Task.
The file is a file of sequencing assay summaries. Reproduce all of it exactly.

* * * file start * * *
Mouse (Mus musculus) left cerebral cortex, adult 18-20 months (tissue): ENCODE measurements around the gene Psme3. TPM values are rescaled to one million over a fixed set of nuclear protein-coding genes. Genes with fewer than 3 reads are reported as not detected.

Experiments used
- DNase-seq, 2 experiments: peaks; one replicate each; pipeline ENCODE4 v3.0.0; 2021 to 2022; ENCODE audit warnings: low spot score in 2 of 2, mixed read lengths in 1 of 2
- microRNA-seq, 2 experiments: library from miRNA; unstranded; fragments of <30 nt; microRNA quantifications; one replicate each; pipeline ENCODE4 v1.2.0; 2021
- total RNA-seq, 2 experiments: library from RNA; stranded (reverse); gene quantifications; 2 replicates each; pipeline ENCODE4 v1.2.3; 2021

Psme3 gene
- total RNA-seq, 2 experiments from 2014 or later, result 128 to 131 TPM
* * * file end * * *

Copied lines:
Mouse (Mus musculus) left cerebral cortex, adult 18-20 months (tissue): ENCODE measurements around the gene Psme3. TPM values are rescaled to one million over a fixed set of nuclear protein-coding genes. Genes with fewer than 3 reads are reported as not detected.

Experiments used
- DNase-seq, 2 experiments: peaks; one replicate each; pipeline ENCODE4 v3.0.0; 2021 to 2022; ENCODE audit warnings: low spot score in 2 of 2, mixed read lengths in 1 of 2
- microRNA-seq, 2 experiments: library from miRNA; unstranded; fragments of <30 nt; microRNA quantifications; one replicate each; pipeline ENCODE4 v1.2.0; 2021
- total RNA-seq, 2 experiments: library from RNA; stranded (reverse); gene quantifications; 2 replicates each; pipeline ENCODE4 v1.2.3; 2021

Psme3 gene
- total RNA-seq, 2 experiments from 2014 or later, result 128 to 131 TPM